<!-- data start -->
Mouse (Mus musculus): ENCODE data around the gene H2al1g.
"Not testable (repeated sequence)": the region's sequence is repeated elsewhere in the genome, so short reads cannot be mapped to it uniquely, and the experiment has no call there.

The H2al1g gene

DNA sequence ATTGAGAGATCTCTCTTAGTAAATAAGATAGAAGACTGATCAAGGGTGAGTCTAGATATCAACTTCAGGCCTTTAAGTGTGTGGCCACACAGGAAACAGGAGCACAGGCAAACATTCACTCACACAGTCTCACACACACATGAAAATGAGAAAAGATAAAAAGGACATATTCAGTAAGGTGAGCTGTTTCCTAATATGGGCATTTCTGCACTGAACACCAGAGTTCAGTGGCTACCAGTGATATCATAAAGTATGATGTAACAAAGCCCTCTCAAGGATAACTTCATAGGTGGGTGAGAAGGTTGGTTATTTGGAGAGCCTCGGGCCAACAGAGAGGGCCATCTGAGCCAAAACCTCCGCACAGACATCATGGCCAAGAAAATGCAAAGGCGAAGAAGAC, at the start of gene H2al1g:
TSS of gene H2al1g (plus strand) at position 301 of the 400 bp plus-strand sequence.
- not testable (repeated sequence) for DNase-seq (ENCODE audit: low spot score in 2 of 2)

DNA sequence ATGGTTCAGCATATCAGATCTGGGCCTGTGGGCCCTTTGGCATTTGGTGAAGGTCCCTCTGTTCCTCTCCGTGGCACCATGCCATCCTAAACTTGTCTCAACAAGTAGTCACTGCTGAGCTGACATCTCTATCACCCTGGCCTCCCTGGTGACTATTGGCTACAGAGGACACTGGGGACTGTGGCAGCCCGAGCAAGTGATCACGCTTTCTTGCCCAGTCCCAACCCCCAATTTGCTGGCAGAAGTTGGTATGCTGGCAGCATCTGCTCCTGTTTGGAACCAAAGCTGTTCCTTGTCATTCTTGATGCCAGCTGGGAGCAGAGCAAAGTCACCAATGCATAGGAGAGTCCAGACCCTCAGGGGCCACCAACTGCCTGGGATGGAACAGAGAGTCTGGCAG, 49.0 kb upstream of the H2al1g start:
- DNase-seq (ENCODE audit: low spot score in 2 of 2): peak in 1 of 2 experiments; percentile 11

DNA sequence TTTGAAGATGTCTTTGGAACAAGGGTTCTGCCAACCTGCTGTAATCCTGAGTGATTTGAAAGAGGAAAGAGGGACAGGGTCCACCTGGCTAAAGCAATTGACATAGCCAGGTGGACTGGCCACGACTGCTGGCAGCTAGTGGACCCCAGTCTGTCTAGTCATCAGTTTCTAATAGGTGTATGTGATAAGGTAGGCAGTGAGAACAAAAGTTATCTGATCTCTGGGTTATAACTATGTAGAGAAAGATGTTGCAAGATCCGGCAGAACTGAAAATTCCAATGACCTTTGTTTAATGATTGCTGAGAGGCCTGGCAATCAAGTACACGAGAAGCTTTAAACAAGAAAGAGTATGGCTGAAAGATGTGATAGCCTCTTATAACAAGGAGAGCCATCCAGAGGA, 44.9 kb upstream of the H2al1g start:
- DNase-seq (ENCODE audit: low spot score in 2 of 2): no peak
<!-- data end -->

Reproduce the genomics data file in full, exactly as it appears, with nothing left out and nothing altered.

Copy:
Mouse (Mus musculus): ENCODE data around the gene H2al1g.
"Not testable (repeated sequence)": the region's sequence is repeated elsewhere in the genome, so short reads cannot be mapped to it uniquely, and the experiment has no call there.

The H2al1g gene

DNA sequence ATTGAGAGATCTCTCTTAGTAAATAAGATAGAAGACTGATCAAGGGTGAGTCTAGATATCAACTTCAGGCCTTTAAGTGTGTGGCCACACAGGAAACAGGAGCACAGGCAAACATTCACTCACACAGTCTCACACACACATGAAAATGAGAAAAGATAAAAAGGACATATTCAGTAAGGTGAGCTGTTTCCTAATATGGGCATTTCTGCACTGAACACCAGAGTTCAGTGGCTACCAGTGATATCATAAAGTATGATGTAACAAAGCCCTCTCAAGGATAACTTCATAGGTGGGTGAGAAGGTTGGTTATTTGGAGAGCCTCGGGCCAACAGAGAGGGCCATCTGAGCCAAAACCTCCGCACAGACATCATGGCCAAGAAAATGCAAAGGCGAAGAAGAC, at the start of gene H2al1g:
TSS of gene H2al1g (plus strand) at position 301 of the 400 bp plus-strand sequence.
- not testable (repeated sequence) for DNase-seq (ENCODE audit: low spot score in 2 of 2)

DNA sequence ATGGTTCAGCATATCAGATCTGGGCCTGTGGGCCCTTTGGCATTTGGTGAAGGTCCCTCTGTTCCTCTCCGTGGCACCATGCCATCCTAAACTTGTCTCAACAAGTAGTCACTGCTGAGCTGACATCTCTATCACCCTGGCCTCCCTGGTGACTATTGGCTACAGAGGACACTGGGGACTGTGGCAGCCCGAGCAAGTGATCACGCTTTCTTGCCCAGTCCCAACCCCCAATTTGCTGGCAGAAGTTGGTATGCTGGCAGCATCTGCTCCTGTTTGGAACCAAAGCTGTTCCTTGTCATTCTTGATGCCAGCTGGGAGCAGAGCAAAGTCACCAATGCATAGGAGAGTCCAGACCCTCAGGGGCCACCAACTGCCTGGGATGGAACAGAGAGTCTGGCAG, 49.0 kb upstream of the H2al1g start:
- DNase-seq (ENCODE audit: low spot score in 2 of 2): peak in 1 of 2 experiments; percentile 11

DNA sequence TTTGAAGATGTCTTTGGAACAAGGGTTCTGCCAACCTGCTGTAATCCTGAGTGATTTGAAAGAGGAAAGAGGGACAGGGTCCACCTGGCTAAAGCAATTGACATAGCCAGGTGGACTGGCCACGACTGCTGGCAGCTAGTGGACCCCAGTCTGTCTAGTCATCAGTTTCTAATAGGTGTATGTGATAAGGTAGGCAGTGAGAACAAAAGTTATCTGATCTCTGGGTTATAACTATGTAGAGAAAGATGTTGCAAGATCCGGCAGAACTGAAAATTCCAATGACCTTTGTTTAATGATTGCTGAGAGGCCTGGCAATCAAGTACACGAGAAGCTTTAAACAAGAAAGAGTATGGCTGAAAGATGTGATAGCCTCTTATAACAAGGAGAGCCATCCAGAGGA, 44.9 kb upstream of the H2al1g start:
- DNase-seq (ENCODE audit: low spot score in 2 of 2): no peak